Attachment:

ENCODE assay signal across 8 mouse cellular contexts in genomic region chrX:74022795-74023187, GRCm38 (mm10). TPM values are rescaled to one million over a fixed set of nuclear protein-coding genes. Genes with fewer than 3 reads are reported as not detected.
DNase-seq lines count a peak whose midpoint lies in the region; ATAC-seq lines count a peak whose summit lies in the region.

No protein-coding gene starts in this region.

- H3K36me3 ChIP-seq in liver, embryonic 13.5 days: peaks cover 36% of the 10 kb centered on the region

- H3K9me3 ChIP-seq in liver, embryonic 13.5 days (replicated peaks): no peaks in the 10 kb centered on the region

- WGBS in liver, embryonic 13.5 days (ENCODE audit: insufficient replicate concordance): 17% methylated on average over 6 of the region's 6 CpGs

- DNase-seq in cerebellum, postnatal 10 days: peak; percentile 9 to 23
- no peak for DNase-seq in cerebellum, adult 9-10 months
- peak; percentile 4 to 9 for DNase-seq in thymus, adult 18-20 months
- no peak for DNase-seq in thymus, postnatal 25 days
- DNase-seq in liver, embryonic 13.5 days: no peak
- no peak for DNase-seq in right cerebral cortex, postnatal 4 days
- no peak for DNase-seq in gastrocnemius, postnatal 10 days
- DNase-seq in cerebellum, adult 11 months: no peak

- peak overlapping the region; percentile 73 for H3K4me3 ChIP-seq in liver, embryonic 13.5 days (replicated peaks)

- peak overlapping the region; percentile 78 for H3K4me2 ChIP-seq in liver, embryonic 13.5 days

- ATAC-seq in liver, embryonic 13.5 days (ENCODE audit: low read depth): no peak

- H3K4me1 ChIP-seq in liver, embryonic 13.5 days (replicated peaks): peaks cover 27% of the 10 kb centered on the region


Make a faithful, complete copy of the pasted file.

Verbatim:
ENCODE assay signal across 8 mouse cellular contexts in genomic region chrX:74022795-74023187, GRCm38 (mm10). TPM values are rescaled to one million over a fixed set of nuclear protein-coding genes. Genes with fewer than 3 reads are reported as not detected.
DNase-seq lines count a peak whose midpoint lies in the region; ATAC-seq lines count a peak whose summit lies in the region.

No protein-coding gene starts in this region.

- H3K36me3 ChIP-seq in liver, embryonic 13.5 days: peaks cover 36% of the 10 kb centered on the region

- H3K9me3 ChIP-seq in liver, embryonic 13.5 days (replicated peaks): no peaks in the 10 kb centered on the region

- WGBS in liver, embryonic 13.5 days (ENCODE audit: insufficient replicate concordance): 17% methylated on average over 6 of the region's 6 CpGs

- DNase-seq in cerebellum, postnatal 10 days: peak; percentile 9 to 23
- no peak for DNase-seq in cerebellum, adult 9-10 months
- peak; percentile 4 to 9 for DNase-seq in thymus, adult 18-20 months
- no peak for DNase-seq in thymus, postnatal 25 days
- DNase-seq in liver, embryonic 13.5 days: no peak
- no peak for DNase-seq in right cerebral cortex, postnatal 4 days
- no peak for DNase-seq in gastrocnemius, postnatal 10 days
- DNase-seq in cerebellum, adult 11 months: no peak

- peak overlapping the region; percentile 73 for H3K4me3 ChIP-seq in liver, embryonic 13.5 days (replicated peaks)

- peak overlapping the region; percentile 78 for H3K4me2 ChIP-seq in liver, embryonic 13.5 days

- ATAC-seq in liver, embryonic 13.5 days (ENCODE audit: low read depth): no peak

- H3K4me1 ChIP-seq in liver, embryonic 13.5 days (replicated peaks): peaks cover 27% of the 10 kb centered on the region